How to Say ‘No’: Thinking differently about it and being better at it
Do you know how to say no at work? I’ve lost count of the number of people I’ve worked with who are overwhelmed by work pressures, yet continue to take them on. Along with professional and personal consequences of course. As a result of saying ‘yes’ when ‘no’ might have served them better, their stress levels were sky-high and their quality of work suffered. No one wins.
So what are we afraid of when we say ‘yes,’ but our instinct is telling us to say ‘no’? Is it the intimidating boss you’ve always assumed won’t take no for an answer? Or do you worry that your team members might think you’re letting the team down if you refuse to add to your workload?
It’s a tough one. But it’s a habit that can be worked on and overcome. It’s time to rethink priorities!
Reasons we give ourselves for saying ‘yes’ instead of ‘no’:
- Negative connotations. We’re worried that saying no shows something negative or weak about us. We fear that it suggests we’re not good enough or smart enough or we’re unable to deal with our workload.
- Relationship dynamics. We worry about the impact that saying no will have on our relationship in question. We don’t want to be viewed as unhelpful.
- Not respecting our own limits. We hope and wait to be rescued. We don’t stop to acknowledge and accept that if we don’t set our own limits, no one else will magically swoop in and do it for us. We don’t realise that it’s only ever the people in our closest circles who will tell us to stop working so hard.
Is this you?
If this is you, think of it this way: when you say yes to something you should have said no to, you’ve often said no to several other really important other things in your life. By instinctively saying yes to a work commitment, you can be saying no to great health. You’re saying no to home-life activities that are important for your growth as a person who wants to contribute their whole self (not just their work self) to the world. And for many people, saying yes too often at work means saying no to being home in time for family. Soon enough, a domino effect starts to happen and life feels out of control.
How to say No
It’s not just about realising that no is sometimes an OK answer, it’s also about learning how to say no. There are ways to do it that won’t break the relationship in question. You can express enthusiasm for the ‘opportunity’, but explain that the timing isn’t right for everyone to get the best outcome if you take it on. If it’s your boss leaning on you to take on extra commitments, you might try asking them to help you prioritise and reconfigure your time. Doing this gives visibility to your workload – a workload they might not have been quite so aware of before.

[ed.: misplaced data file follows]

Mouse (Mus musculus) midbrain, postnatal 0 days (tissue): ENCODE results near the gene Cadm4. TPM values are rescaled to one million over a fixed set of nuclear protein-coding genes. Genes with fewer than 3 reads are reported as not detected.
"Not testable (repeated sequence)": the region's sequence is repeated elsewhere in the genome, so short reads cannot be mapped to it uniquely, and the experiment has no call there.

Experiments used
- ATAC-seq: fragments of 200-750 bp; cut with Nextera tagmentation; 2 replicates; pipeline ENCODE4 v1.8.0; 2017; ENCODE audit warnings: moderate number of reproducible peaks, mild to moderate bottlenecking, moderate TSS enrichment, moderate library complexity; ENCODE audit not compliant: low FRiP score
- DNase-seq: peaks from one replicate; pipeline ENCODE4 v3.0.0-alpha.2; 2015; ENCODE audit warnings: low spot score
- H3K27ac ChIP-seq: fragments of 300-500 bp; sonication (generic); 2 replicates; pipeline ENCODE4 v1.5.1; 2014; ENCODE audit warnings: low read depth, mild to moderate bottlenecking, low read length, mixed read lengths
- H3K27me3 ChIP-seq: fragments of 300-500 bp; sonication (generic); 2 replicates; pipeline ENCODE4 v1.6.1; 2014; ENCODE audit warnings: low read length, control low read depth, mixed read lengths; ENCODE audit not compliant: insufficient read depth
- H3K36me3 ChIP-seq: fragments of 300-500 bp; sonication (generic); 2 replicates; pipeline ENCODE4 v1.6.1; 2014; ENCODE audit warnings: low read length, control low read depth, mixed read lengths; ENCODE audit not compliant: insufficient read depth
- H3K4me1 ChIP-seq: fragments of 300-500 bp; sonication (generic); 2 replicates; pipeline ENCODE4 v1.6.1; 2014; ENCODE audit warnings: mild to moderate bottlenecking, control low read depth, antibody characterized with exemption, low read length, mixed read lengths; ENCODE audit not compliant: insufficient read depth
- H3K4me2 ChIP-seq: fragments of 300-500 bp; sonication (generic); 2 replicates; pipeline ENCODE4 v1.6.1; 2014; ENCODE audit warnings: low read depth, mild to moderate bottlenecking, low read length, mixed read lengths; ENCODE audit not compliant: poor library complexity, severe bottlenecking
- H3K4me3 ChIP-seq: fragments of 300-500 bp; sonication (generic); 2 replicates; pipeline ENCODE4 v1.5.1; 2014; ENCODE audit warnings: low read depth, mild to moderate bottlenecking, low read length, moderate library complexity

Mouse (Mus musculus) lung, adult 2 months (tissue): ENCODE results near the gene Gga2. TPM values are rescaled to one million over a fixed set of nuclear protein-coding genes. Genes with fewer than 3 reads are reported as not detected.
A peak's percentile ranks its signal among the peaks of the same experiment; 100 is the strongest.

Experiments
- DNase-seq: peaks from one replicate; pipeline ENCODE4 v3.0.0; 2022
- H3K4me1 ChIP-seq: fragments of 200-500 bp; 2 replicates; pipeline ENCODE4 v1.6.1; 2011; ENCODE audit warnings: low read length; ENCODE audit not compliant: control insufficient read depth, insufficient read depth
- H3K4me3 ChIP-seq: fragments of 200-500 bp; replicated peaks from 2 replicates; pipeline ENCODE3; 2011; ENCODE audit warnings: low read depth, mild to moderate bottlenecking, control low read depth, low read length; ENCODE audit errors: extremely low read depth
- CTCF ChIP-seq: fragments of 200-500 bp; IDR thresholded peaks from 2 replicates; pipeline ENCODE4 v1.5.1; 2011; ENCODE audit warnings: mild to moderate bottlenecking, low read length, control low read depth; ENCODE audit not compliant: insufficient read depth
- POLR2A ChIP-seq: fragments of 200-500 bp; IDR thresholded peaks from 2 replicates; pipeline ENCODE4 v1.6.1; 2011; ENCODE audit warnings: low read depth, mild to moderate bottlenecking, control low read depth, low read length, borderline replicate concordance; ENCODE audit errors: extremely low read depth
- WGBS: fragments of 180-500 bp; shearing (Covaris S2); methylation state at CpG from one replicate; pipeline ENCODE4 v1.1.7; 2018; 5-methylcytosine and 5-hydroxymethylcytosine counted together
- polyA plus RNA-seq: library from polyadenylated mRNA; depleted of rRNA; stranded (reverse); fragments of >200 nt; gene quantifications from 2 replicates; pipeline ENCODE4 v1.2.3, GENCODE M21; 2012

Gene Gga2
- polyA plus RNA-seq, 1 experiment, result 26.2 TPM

See ‘no’ differently…
If you can just take on half of these suggestions as new habits, you’ll see a smoother road ahead.
- Take time to consider the request carefully. Prepare to shift your mindset!
- Compliment the ‘asker’ on the ‘opportunity’, demonstrating that you understand this is important to them
- Offer an alternative approach to answering a query. If possible, give alternate choices.
- Tap into important triggers. If they ask elsewhere they might produce the outcome they need with more efficiency or speed or for free/less money
- If you can help them but the timing is just wrong, demonstrate your interest and enthusiasm but let them know that in order for you to do a quality job you can’t start until a certain date
- If the person flatters you on your ability to do the job well, don’t be fooled into saying yes just because of that. Thank them for the compliment and say you’d love to help them, but it will have to be another time.
- If the request is coming from someone senior, explain the conflict you have and ask for help prioritising between the projects taking up your time. If this is not your line manager, explain that you’ll need to double check the new priority list with your manager before agreeing.
If you work in a global organisation and deal regularly with different nationalities based in different parts of the world, take time to understand and respect how ‘no’ is used, understood and responded to in business situations. Consult experienced colleagues in the field or read up on cultural subtleties in the workplace. Respecting the context of ‘no’ in different cultures is another whole article, so I won’t elaborate now. But at the very minimum, it will help if you’ve done your research into how colleagues and seniors might react if you decline their requests when they’re least expecting it. Everything I’ve said above still stands, but you might need to modify, language, delivery and timing. But your message and your goal remains the same.
Finally, if you’re thinking “this all sounds reasonable but you haven’t met my demanding boss who would just laugh or sack me if I tried any of this”, then it might be time to weigh up what’s keeping you in such an unforgiving environment. If your sense of realism, your health and the value of your whole self are being continuously ignored in favour of getting the job done at any cost, then is this where you see yourself long-term?